How could we still cling to this pain when every insect and dewdrop and neighbor around us is singing “Happy Happy Joy Joy” in 16 part harmony? We must surely be a stubborn fool, says the critical mind (or at least mine does). We must be in love with our sadness, to hold so fast while all creation conspires and strives to wrest it from our grasp. 

Well, this is simply to say that ours is a universe of cycles within cycles. And while the seasons are powerful teachers, we have our own inner seasons, as well – the timing of which is not obligated to line up with the solar calendar that regulates changes in the weather at our particular spot on the globe. 

So if you’re experiencing a deep emotional process that seems to be at odds with what nature is doing all around you; if turning your attention to the flourishing of springtime doesn’t instantly erase your grief, your distress, your heartache; if the phenomena that are currently making all your friends giddy are actually sharpening your pain and leaving you feeling lost, confused, or alienated –

Please, please, please, above all, PLEASE do not beat yourself up any further. We don’t all go through our periods of profound inner challenge at the culturally appropriate time. It’s ok to be sad in springtime. You are NOT doing it wrong.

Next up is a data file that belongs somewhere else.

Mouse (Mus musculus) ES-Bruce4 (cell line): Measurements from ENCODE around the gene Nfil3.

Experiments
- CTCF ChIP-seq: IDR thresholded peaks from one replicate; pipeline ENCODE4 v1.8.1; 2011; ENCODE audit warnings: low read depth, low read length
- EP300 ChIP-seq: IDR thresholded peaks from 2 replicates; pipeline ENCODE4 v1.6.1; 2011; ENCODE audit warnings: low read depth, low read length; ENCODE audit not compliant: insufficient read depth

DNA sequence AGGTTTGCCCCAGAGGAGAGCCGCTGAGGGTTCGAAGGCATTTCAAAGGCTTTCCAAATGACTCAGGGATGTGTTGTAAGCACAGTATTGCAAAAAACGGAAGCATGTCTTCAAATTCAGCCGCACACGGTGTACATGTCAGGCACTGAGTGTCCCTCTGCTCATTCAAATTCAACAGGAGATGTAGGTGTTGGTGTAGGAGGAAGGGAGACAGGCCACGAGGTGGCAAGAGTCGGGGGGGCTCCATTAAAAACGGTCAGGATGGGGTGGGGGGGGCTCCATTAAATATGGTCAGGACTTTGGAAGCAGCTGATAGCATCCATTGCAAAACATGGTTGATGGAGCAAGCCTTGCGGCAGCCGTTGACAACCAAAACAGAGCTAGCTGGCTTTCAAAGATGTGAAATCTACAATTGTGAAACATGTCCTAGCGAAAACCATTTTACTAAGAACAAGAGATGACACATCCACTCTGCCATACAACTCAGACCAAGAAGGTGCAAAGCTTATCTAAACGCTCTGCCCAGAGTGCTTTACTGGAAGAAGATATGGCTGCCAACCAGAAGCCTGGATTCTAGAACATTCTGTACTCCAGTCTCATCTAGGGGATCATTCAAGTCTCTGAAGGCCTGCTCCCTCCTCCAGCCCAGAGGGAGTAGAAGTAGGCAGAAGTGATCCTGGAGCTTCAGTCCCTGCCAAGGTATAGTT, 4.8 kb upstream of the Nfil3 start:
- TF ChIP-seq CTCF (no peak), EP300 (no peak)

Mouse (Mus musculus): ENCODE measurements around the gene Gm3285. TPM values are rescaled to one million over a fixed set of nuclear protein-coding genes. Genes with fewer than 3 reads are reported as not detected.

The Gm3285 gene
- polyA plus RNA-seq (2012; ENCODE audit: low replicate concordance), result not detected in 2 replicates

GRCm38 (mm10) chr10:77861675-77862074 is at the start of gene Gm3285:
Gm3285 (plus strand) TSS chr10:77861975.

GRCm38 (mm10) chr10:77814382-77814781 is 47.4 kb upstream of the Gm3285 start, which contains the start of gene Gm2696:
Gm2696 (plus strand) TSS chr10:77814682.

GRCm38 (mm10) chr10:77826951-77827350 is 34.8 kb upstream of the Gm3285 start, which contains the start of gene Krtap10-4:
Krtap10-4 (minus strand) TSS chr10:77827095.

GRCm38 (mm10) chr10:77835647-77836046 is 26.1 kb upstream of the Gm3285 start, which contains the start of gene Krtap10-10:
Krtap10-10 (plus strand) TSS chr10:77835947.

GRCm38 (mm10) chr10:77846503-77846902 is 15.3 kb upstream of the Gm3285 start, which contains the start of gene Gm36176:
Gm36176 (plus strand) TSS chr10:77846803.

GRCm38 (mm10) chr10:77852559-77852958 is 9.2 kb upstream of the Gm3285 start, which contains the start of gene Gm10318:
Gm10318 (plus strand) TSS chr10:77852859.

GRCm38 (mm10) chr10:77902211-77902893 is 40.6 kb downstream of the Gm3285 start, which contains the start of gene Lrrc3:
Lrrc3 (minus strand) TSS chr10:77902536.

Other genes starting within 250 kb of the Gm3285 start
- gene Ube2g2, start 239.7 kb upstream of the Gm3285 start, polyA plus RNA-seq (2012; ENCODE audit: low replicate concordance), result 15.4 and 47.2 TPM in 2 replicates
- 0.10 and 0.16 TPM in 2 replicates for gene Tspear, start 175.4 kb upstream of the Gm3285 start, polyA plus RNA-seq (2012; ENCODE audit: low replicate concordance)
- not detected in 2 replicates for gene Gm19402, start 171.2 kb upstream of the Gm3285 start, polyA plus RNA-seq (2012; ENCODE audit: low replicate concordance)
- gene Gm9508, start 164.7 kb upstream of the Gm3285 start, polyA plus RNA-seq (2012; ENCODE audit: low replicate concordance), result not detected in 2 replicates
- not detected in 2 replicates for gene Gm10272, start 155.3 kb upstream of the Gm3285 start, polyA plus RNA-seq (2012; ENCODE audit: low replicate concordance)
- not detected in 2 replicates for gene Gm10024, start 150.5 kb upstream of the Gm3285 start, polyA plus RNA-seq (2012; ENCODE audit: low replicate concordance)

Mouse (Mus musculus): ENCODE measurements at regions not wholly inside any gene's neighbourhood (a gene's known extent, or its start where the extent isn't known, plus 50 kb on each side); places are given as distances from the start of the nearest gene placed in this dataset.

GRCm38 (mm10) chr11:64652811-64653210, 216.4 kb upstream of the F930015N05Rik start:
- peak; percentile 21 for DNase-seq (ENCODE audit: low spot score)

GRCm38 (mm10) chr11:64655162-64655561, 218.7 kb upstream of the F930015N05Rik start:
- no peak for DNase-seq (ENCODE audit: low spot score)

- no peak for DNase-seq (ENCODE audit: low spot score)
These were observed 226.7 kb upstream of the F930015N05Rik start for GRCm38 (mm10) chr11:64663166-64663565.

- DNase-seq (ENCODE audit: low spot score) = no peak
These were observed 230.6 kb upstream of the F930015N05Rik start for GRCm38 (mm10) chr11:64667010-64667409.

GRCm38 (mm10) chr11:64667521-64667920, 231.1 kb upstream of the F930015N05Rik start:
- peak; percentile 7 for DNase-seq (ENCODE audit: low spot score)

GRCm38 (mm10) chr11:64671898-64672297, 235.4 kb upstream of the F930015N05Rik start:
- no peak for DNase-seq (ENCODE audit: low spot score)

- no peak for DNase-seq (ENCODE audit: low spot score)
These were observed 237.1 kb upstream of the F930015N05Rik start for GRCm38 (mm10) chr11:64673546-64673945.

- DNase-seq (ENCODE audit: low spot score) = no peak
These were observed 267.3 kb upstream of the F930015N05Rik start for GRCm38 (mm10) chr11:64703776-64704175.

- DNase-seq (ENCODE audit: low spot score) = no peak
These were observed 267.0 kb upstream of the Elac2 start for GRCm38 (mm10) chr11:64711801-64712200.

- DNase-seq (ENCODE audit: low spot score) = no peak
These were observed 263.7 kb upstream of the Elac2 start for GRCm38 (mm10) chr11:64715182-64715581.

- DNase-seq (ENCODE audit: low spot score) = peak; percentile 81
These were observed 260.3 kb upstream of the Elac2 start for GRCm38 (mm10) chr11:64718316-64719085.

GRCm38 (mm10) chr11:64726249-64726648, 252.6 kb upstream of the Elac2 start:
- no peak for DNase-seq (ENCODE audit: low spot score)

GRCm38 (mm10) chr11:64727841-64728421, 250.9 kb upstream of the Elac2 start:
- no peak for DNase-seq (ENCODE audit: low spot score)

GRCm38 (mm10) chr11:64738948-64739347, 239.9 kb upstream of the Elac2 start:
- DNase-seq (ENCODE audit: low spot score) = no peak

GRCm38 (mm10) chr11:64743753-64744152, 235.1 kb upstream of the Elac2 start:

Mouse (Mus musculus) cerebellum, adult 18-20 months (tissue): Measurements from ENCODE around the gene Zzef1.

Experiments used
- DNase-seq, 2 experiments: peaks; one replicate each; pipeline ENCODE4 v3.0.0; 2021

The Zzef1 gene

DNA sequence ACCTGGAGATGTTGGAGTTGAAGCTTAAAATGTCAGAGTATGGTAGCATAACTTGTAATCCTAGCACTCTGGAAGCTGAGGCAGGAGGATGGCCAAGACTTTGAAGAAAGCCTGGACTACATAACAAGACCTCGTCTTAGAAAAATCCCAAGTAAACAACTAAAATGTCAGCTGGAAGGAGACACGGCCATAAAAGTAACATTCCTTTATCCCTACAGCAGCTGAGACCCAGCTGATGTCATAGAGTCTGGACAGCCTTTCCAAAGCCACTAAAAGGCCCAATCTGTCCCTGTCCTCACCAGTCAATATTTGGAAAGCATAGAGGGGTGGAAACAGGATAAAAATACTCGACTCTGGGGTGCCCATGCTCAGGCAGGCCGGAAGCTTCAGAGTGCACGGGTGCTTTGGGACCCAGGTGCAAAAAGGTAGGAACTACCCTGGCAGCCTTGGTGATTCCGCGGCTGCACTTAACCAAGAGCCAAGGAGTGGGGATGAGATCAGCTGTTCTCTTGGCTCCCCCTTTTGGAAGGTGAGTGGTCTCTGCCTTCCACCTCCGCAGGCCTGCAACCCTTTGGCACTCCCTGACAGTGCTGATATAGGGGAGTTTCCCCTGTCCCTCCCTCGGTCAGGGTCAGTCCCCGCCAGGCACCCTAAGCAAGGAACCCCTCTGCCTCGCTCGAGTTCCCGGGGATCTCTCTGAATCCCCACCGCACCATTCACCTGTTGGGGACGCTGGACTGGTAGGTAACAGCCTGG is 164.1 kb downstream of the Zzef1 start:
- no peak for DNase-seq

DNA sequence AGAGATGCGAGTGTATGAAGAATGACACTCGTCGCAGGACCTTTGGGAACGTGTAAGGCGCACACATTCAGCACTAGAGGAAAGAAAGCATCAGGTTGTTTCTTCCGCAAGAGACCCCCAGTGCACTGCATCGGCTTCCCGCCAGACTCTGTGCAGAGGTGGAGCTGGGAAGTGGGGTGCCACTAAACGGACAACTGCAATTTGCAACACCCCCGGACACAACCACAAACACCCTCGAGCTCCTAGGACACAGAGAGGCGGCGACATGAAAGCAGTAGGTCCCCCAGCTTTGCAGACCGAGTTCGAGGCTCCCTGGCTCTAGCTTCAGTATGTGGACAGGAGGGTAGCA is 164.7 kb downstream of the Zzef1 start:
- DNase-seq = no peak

Try to stay open, as much as you can, even when the temptation is strong to implode. 

Remember that “beauty” is not synonymous  with “elation.” While the onslaught of color and light can feel overwhelming during a period of depression, if we can stay present,  we may find ourselves stunned and indescribably moved by the perfect symmetry of a richly purple rose unfolding beside our door. A wild thunderstorm can jolt us for a moment out of our small-s self and bring us into direct communion with the Divine. 

And, if spring is bringing a difficult emotional landscape into stark relief, remember the most important lesson of the seasons: All things pass. 

All things pass. 

ALL things pass.